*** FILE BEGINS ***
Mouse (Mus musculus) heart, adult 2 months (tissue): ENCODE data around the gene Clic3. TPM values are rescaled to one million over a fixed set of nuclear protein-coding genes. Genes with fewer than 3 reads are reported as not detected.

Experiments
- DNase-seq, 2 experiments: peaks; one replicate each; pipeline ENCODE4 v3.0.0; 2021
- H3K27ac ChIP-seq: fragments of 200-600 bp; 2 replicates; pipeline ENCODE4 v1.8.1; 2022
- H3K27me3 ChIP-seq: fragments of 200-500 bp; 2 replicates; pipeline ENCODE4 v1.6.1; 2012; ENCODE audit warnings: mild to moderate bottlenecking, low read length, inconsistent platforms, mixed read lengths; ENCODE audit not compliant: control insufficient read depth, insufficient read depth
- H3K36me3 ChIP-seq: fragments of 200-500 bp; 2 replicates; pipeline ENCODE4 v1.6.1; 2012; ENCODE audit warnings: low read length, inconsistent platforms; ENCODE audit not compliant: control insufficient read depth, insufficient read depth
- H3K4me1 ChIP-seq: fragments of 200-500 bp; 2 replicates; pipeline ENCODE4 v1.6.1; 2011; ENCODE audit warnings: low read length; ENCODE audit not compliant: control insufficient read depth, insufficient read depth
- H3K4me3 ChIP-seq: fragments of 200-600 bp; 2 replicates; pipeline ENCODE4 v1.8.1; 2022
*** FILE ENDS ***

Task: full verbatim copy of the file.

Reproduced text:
Mouse (Mus musculus) heart, adult 2 months (tissue): ENCODE data around the gene Clic3. TPM values are rescaled to one million over a fixed set of nuclear protein-coding genes. Genes with fewer than 3 reads are reported as not detected.

Experiments
- DNase-seq, 2 experiments: peaks; one replicate each; pipeline ENCODE4 v3.0.0; 2021
- H3K27ac ChIP-seq: fragments of 200-600 bp; 2 replicates; pipeline ENCODE4 v1.8.1; 2022
- H3K27me3 ChIP-seq: fragments of 200-500 bp; 2 replicates; pipeline ENCODE4 v1.6.1; 2012; ENCODE audit warnings: mild to moderate bottlenecking, low read length, inconsistent platforms, mixed read lengths; ENCODE audit not compliant: control insufficient read depth, insufficient read depth
- H3K36me3 ChIP-seq: fragments of 200-500 bp; 2 replicates; pipeline ENCODE4 v1.6.1; 2012; ENCODE audit warnings: low read length, inconsistent platforms; ENCODE audit not compliant: control insufficient read depth, insufficient read depth
- H3K4me1 ChIP-seq: fragments of 200-500 bp; 2 replicates; pipeline ENCODE4 v1.6.1; 2011; ENCODE audit warnings: low read length; ENCODE audit not compliant: control insufficient read depth, insufficient read depth
- H3K4me3 ChIP-seq: fragments of 200-600 bp; 2 replicates; pipeline ENCODE4 v1.8.1; 2022